Justice Department Reaches Settlement with Withlacoochee River Electric Cooperative Inc. to Enforce the Rights of United States Army National Guard Member
(STL.News) The Department of Justice announced that it has reached a settlement agreement resolving allegations that the Withlacoochee River Electric Cooperative Inc. (WREC) terminated U.S. Army National Guard Staff Sergeant Garrett Woodard when he returned from military service in violation of the Uniformed Services Employment and Reemployment Rights Act of 1994 (USERRA).
“We greatly value and respect the contributions of all our servicemembers and are committed to challenging any attempts to discriminate against them in their efforts to fulfill their military duties,” said Assistant Attorney General Kristen Clarke of the Civil Rights Division. “It is an honor to fight for the rights of those serving in the Armed Forces, including the Army National Guard, so that they may continue to fight for and protect our freedom without fear of losing their employment.”
“Members of the U.S. Army National Guard make tremendous sacrifices, including spending significant time away from their families and jobs,” said U.S. Attorney Roger B. Handberg for the Middle District of Florida. “Their call to active duty and fulfillment of their military obligations should never be detrimental to their jobs. Our office, in partnership with the Civil Rights Division, remains committed to protecting the employment rights of our servicemembers.”
SSG Woodard has served in the Florida Army National Guard with distinction for over 21 years and is currently attached to the 53rd Support Battalion out of Bartow, Florida. During his service, he has been called up to active duty on multiple occasions, including serving in Afghanistan in 2005 and 2006 and Iraq in 2010 and 2011 in support of Operation Iraqi Freedom. From January 2018 to October 2020, he was also employed by WREC in their apprentice lineman program to become a journeyman where he was consistently rated as an excellent employee. In the summer of 2020, SSG Woodard was deployed to military service for several months with his unit as part of Florida’s emergency mobilization to assist the state in its response to the COVID-19 pandemic.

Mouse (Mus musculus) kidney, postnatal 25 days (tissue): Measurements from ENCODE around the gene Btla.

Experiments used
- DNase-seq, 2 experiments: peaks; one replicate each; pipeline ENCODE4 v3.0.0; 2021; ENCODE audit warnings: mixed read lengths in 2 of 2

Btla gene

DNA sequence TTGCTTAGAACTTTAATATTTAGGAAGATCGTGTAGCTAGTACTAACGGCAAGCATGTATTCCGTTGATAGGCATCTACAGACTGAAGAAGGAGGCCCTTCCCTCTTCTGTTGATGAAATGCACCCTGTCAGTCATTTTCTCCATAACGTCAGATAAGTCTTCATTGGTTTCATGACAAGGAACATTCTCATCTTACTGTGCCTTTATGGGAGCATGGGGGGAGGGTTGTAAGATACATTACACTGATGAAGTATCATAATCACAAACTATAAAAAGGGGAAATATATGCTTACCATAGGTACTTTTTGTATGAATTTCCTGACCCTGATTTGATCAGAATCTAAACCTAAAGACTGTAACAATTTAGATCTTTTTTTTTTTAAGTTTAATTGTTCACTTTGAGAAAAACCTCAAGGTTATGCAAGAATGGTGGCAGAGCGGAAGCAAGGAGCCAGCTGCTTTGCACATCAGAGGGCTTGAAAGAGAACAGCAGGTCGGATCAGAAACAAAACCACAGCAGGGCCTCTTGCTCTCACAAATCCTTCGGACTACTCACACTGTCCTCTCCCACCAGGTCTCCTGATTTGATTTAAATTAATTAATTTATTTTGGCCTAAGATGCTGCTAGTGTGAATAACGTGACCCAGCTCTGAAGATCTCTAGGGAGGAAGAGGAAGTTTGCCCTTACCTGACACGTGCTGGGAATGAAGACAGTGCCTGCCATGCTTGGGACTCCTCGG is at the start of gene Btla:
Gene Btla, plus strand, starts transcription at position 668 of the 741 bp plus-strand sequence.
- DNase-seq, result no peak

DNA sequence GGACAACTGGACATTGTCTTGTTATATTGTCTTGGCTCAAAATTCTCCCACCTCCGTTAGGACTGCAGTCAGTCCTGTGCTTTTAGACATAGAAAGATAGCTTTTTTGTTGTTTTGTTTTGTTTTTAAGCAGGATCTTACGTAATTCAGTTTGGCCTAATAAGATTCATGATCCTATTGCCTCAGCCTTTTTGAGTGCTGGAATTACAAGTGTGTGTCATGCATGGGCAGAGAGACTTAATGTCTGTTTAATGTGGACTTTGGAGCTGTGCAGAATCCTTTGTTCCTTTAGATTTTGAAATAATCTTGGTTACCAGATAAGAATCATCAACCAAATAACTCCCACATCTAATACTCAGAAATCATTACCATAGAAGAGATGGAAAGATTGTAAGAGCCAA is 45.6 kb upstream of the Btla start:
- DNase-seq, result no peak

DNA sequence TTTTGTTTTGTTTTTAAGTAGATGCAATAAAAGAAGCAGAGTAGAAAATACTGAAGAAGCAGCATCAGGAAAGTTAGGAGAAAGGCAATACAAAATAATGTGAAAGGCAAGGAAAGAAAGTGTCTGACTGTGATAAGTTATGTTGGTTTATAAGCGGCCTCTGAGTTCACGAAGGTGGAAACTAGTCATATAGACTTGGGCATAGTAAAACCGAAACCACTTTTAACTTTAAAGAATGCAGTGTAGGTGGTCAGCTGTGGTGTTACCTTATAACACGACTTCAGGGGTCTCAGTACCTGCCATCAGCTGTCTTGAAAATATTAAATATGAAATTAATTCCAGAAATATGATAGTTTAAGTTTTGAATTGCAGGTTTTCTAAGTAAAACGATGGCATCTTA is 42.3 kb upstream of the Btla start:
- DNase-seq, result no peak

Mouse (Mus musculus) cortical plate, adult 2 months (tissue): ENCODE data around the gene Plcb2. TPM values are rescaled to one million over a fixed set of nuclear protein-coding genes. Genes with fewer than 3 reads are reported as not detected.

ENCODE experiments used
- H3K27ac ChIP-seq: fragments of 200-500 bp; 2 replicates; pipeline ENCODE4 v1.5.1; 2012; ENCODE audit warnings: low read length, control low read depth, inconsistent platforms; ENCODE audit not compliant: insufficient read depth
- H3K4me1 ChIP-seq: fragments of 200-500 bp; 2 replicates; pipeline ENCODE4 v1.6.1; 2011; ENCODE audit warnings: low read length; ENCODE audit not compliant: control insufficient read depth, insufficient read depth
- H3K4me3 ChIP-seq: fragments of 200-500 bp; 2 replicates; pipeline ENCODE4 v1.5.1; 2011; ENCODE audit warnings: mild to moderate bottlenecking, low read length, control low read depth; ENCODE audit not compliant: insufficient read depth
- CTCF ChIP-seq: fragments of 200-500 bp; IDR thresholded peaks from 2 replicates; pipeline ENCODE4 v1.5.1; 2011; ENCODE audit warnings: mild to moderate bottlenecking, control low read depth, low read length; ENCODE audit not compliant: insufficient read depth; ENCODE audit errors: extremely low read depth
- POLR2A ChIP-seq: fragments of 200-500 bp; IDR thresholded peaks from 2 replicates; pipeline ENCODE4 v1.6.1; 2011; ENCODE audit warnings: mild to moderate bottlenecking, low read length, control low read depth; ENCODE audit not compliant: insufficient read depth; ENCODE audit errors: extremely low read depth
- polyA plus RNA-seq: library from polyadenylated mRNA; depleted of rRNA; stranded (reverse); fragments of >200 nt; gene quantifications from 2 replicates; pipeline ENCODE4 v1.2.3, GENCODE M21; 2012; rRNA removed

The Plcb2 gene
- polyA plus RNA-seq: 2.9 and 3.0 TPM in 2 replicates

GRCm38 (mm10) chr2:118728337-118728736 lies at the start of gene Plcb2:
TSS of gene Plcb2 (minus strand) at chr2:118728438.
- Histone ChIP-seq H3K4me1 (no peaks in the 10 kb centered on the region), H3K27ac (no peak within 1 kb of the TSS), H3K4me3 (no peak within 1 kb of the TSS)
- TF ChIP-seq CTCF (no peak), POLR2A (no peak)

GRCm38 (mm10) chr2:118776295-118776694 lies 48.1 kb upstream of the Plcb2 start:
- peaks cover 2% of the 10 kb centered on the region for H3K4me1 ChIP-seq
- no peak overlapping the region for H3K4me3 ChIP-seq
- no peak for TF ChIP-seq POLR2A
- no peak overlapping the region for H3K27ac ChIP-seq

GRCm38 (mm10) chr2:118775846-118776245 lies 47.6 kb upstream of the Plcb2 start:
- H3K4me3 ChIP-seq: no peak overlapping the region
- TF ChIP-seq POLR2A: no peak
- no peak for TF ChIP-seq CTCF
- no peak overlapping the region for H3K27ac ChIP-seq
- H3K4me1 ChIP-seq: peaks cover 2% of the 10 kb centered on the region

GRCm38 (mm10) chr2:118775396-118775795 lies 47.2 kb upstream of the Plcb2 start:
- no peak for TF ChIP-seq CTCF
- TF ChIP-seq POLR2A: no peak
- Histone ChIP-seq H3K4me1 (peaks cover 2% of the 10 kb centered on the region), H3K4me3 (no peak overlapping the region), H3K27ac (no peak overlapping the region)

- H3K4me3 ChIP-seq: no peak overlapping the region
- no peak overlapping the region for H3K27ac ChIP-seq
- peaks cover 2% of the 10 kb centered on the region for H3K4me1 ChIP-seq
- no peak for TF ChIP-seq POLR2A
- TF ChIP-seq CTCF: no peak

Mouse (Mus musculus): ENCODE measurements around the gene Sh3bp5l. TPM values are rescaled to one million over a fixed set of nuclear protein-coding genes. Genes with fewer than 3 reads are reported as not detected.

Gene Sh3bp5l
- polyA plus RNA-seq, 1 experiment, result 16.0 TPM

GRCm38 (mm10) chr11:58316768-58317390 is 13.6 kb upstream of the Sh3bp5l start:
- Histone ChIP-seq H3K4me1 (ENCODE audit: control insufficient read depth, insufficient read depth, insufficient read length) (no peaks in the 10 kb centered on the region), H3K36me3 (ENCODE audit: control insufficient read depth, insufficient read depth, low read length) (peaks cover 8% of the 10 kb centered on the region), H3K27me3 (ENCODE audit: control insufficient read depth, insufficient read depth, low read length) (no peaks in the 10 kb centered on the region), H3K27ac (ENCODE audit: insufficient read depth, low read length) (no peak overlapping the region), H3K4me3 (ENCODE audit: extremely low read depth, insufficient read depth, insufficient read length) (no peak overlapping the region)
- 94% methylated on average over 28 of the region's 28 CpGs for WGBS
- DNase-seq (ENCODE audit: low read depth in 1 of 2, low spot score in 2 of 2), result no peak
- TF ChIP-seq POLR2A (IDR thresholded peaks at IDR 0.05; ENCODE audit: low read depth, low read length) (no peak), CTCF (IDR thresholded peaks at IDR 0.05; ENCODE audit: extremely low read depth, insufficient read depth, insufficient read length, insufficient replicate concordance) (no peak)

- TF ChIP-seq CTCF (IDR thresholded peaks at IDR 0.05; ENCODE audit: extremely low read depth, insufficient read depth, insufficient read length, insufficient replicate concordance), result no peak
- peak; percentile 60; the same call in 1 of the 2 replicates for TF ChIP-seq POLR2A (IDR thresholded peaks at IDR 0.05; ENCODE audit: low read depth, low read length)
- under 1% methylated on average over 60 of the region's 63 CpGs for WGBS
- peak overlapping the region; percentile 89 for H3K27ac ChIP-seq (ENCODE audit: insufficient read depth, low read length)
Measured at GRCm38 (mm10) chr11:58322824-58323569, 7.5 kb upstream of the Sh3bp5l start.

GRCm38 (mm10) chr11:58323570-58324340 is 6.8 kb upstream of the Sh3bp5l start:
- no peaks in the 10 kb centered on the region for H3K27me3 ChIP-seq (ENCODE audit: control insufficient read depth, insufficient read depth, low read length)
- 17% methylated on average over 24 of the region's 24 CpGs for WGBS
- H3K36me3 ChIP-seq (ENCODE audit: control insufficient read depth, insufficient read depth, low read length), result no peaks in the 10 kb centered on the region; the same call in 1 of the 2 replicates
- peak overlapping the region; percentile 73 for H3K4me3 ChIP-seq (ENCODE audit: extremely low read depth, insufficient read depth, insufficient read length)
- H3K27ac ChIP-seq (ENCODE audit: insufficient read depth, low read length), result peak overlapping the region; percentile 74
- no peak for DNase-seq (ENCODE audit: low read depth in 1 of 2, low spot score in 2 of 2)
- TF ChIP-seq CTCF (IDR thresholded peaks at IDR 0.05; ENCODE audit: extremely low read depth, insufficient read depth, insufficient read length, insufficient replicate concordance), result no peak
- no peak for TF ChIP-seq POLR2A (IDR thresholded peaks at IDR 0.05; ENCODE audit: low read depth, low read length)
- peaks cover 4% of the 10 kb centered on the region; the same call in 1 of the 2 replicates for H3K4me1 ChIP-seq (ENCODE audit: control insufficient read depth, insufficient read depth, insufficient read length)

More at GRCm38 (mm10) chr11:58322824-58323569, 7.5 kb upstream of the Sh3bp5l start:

Due to the extended nature of the emergency, his military leave was extended for several months, through Oct. 26, 2020. He reported back to WREC immediately at the end of his deployment, but was terminated by WREC on the day he reported back to work. Woodard filed a complaint with the Department of Labor’s Veterans’ Employment and Training Service (VETS) alleging that WREC terminated him on the basis of his military service obligations in violation of USERRA. VETS investigated this matter and referred it to the Department of Justice after attempts at resolution failed.
Under the terms of the settlement agreement, WREC has agreed to pay Woodard back pay and other damages in the amount of $80,000. The settlement agreement further requires WREC to comply with all of the provisions of USERRA to prevent any further incidents of discrimination, retaliation or interference with a servicemember’s rights under USERRA from occurring in the future
USERRA protects the rights of uniformed servicemembers to retain their civilian employment following absences due to military service obligations and provides that servicemembers shall not be discriminated against because of their military obligations. The Justice Department gives high priority to the enforcement of servicemembers’ rights under USERRA.
This matter was handled by Deputy Civil Chief Yohance Pettis of the U.S. Attorney’s Office for the Middle District of Florida, along with Senior Trial Attorney Brian McEntire of the Civil Rights Division’s Employment Litigation Section.
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